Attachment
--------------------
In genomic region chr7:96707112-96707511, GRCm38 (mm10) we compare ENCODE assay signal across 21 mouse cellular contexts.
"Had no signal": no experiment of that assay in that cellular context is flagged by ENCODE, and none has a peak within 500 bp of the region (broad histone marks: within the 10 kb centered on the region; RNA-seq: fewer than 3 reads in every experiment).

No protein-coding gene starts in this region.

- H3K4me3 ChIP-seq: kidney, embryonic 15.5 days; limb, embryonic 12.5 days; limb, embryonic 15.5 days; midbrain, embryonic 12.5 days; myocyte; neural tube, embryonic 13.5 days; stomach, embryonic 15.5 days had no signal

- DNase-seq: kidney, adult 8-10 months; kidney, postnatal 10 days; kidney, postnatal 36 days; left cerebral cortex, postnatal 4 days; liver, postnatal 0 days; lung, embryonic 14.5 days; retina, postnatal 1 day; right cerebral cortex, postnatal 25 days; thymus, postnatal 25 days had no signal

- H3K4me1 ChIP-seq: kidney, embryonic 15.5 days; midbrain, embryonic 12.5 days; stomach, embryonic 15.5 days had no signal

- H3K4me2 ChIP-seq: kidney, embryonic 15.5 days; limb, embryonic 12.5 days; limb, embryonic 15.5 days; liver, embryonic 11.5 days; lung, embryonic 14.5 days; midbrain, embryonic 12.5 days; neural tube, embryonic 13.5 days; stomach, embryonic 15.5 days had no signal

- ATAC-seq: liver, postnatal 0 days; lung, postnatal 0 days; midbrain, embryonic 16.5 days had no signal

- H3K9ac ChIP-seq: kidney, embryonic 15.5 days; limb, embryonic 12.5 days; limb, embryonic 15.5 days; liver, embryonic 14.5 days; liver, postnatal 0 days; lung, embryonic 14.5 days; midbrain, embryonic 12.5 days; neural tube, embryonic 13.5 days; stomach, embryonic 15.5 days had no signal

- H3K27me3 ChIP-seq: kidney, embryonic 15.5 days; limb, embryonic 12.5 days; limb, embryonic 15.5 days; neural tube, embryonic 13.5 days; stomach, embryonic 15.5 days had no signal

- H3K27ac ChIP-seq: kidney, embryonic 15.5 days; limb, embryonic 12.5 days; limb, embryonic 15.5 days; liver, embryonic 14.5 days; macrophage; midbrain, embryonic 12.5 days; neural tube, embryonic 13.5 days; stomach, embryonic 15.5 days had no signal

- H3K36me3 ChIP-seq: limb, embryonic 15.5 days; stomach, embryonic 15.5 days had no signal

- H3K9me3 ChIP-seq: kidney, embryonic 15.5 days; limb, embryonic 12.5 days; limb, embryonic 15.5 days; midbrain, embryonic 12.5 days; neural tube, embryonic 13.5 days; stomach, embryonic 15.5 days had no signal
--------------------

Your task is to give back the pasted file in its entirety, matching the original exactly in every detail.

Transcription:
In genomic region chr7:96707112-96707511, GRCm38 (mm10) we compare ENCODE assay signal across 21 mouse cellular contexts.
"Had no signal": no experiment of that assay in that cellular context is flagged by ENCODE, and none has a peak within 500 bp of the region (broad histone marks: within the 10 kb centered on the region; RNA-seq: fewer than 3 reads in every experiment).

No protein-coding gene starts in this region.

- H3K4me3 ChIP-seq: kidney, embryonic 15.5 days; limb, embryonic 12.5 days; limb, embryonic 15.5 days; midbrain, embryonic 12.5 days; myocyte; neural tube, embryonic 13.5 days; stomach, embryonic 15.5 days had no signal

- DNase-seq: kidney, adult 8-10 months; kidney, postnatal 10 days; kidney, postnatal 36 days; left cerebral cortex, postnatal 4 days; liver, postnatal 0 days; lung, embryonic 14.5 days; retina, postnatal 1 day; right cerebral cortex, postnatal 25 days; thymus, postnatal 25 days had no signal

- H3K4me1 ChIP-seq: kidney, embryonic 15.5 days; midbrain, embryonic 12.5 days; stomach, embryonic 15.5 days had no signal

- H3K4me2 ChIP-seq: kidney, embryonic 15.5 days; limb, embryonic 12.5 days; limb, embryonic 15.5 days; liver, embryonic 11.5 days; lung, embryonic 14.5 days; midbrain, embryonic 12.5 days; neural tube, embryonic 13.5 days; stomach, embryonic 15.5 days had no signal

- ATAC-seq: liver, postnatal 0 days; lung, postnatal 0 days; midbrain, embryonic 16.5 days had no signal

- H3K9ac ChIP-seq: kidney, embryonic 15.5 days; limb, embryonic 12.5 days; limb, embryonic 15.5 days; liver, embryonic 14.5 days; liver, postnatal 0 days; lung, embryonic 14.5 days; midbrain, embryonic 12.5 days; neural tube, embryonic 13.5 days; stomach, embryonic 15.5 days had no signal

- H3K27me3 ChIP-seq: kidney, embryonic 15.5 days; limb, embryonic 12.5 days; limb, embryonic 15.5 days; neural tube, embryonic 13.5 days; stomach, embryonic 15.5 days had no signal

- H3K27ac ChIP-seq: kidney, embryonic 15.5 days; limb, embryonic 12.5 days; limb, embryonic 15.5 days; liver, embryonic 14.5 days; macrophage; midbrain, embryonic 12.5 days; neural tube, embryonic 13.5 days; stomach, embryonic 15.5 days had no signal

- H3K36me3 ChIP-seq: limb, embryonic 15.5 days; stomach, embryonic 15.5 days had no signal

- H3K9me3 ChIP-seq: kidney, embryonic 15.5 days; limb, embryonic 12.5 days; limb, embryonic 15.5 days; midbrain, embryonic 12.5 days; neural tube, embryonic 13.5 days; stomach, embryonic 15.5 days had no signal